Friday Five: Make You All Proud Edition

A good day to all my friends! I’m writing this the night before in a fit of unprecedented efficiency while listening to the Hamilton soundtrack (I’m sure that some of you now know exactly what song I’m now on).

But more than that, when in the sort of week where I’m trying to look hard at positives, this blog’s been a bright spot. Some of the blog posts I’ve been sticking up in the past couple of weeks has been me stretching my knowledge as far as it’ll go – and the response has been fantastic. It makes me happy and is encouraging me to keep on stretching and pushing to produce content that drills a little deeper.

That aside, let’s get to the links, because clucking bell there’s a bunch of them this week.

1. Blog of the week! This week it’s Dianthaa Dabbles. Dianthaa is a great blogger and super entertaining whose posts often make me laugh. Her reviews also make me want to read books – her most recent mini reviews has me considering an Eternal Champion reread and has me interested in Nightshift Dragons too. And there’s also useful blogging posts, like this one on SEO and Review Index keeping.

2. Speaking of reviews, there’s another Moorcock one here with Lord Samper’s Library looking at The Warhound and the World’s Pain. It’s good to see him maybe coming back into the eye a little.

Para is more than a little hyped by Natalie Zina Walschots’ Hench

I’m happy to see more reviews of CM Caplan’s The Sword in the Street, so here’s one at Wyrm’s World

I didn’t read this review of Rian Hughes’ XX at Libri Draconis all that close as I need to read it myself, but great to see the idea talked about.

At Before We Go, this review of Krystle Matar’s Legacy of the Brightwash makes it sound intriguing.

I was curious about Preemee Mohamed’s And What Can We Offer You Tonight, and this review by Alex Brown has made me a lot more so.

We’ve got a review of The Left-Handed Booksellers of London by Garth Nix over at the Quaint Book Nook

Finally, Paul’s Picks are very excited by Cam Johnston’s The Maleficent Seven.

3. Some articles on writing

An oldie but goldie – Terry Rosso’s Wordplayer Columns are very aimed at commercial Hollywood scripts, but have a lot of good advice for everyone.

Dan Jones is talking about how being part of a community helped him write more than any splendid isolationism

Juliana Spink-Mills has a very interesting post on the different ways to show a character’s background

Also, a great twitter thread from Melissa Caruso on revising and redrafting dialogue

4. General articles – not all of them are fantasy related.

At t’ Inn, Hiu has an interesting article on What Makes A Book Good

Incidentally, I am slowly working my way towards what I think of the argument. The line on subjectivity vs objectivity is one that fascinates me. An author friend once got a rejection letter from an agent that more or less went “I subjectively love this but objectively don’t think it will be widely loved”, which is both brilliant and brutal. It’s also a suggestion both exist.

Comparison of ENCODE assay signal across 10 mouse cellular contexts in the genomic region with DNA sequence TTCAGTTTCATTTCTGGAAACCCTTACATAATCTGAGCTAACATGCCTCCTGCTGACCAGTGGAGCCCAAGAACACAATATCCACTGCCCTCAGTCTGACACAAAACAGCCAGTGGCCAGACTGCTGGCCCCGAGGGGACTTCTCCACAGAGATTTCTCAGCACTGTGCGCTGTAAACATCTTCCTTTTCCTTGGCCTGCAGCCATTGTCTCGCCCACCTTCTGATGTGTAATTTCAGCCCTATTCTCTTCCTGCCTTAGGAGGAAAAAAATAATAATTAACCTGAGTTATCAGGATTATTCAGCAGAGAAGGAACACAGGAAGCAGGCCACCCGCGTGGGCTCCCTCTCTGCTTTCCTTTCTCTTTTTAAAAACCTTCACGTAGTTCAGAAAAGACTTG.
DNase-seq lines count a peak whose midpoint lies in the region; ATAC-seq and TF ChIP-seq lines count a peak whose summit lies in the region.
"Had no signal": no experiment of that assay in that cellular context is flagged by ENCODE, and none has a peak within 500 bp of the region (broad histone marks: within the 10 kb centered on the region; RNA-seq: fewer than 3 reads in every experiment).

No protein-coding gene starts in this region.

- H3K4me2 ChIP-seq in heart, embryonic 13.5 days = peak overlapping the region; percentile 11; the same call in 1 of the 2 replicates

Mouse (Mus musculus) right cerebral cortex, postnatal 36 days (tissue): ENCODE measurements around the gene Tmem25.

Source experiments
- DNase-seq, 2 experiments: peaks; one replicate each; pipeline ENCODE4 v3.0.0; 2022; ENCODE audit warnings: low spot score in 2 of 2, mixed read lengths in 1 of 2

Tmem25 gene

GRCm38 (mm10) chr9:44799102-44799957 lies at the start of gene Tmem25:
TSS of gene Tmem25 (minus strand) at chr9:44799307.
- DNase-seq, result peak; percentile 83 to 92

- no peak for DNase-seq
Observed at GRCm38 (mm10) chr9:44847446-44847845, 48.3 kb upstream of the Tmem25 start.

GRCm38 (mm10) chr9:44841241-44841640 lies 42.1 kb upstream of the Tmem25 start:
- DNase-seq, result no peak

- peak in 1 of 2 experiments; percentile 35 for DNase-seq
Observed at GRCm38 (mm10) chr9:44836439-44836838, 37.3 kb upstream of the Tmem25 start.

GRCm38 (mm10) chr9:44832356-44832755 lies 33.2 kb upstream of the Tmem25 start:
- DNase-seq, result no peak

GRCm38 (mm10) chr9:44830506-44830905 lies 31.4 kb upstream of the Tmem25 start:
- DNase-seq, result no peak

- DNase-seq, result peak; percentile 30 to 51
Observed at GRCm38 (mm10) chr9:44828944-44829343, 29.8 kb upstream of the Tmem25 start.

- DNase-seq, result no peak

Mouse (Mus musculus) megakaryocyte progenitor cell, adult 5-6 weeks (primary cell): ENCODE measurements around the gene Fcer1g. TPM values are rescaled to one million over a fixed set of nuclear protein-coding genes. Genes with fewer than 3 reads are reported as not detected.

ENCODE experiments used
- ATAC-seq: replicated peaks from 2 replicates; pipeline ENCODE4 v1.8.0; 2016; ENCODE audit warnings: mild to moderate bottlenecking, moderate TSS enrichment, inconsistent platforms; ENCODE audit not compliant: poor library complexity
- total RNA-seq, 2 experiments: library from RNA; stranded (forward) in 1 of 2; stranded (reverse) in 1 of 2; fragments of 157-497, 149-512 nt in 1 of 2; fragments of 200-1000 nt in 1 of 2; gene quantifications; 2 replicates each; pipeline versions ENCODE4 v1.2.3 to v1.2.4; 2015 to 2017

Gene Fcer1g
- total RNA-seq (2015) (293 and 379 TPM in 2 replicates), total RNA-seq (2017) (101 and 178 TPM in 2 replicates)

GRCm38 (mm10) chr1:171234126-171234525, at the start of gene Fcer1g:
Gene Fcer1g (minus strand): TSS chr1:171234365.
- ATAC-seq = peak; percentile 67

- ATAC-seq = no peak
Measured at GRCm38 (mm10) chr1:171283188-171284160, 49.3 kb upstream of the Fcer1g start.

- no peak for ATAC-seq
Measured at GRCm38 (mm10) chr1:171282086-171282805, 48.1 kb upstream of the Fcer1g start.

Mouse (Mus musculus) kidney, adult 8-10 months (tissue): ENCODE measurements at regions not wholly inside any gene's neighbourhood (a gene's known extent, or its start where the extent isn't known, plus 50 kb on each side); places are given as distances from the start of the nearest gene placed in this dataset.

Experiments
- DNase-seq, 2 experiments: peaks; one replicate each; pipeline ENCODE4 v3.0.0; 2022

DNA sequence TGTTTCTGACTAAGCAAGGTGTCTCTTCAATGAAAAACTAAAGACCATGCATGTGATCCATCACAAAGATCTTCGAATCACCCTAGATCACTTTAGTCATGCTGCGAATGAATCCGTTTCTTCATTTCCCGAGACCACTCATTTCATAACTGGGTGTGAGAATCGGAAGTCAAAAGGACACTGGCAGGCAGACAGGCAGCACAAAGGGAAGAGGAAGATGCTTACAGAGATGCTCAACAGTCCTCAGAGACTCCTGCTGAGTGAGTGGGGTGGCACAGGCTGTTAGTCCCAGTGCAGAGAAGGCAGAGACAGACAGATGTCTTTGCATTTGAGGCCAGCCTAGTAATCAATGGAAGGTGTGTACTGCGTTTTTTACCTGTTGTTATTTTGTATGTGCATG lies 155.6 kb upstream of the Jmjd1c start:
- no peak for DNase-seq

Me, I like talking about how a book will semi-objectively do X or Y well, which will end up into a whole that may or may not pass subjective tastes. Even that runs into problem. How good is LotR’s characterisation? Some find it very thin. Others are fascinated by the characters many years later. I might bridge the gap by suggesting Tolkien had a gift for engaging some people’s imaginations with a few words, getting us to dig deep and find all the dourness, fierce loyalty, and aesthetism that makes up Gimli’s character. But only some.

Maybe we could talk about good and bad better if we could extensively constructs sets of preferences and see who those share the same preferences rate the same books – but we all know how hard it is to get people to express their preferences accurately. Food for thought in any case.

An interesting article from Aeon on the links between AI fiction and fiction’s past

The Encyclopedia Britannica has a good article on precursors to Science-Fiction

Completely non-fantasy related, but this article on the Belgian beer De Dolle Oerbier is fascinating.

Also non fantasy related, but I very much enjoyed these two articles from the New Yorker on Diderot and Conrad

Here’s an article with Ryka Aoki talking about her new book Light from Uncommon Stars

5. Finally, a video

I need to rewatch this as I watched it a few weeks ago and some of the finer points escape me, but it’s a thoughtful and fun listen, with a few good lessons for those of us writing in a conflict type model.

Anyway, that’s all for this time. Thank you for reading and have a good weekend.

5 thoughts on “Friday Five: Make You All Proud Edition

  1. I’m happy to see so many people talking about Moorcock lately, dunno if he’s ‘making a comeback’ per se but I have seen more mention of him around the bookosphere this year, which is cool. I think it was you who rec’d The War Hound and the World’s Pain to me; it’s the one set during the Thirty Years War isn’t it? I’m obsessed with that period of history, the Holy Roman Empire was such a mess, and yet the amount of fiction I’ve read set there is close to zero. I could be tempted to read that book sooner rather than later…

    Liked by 2 people

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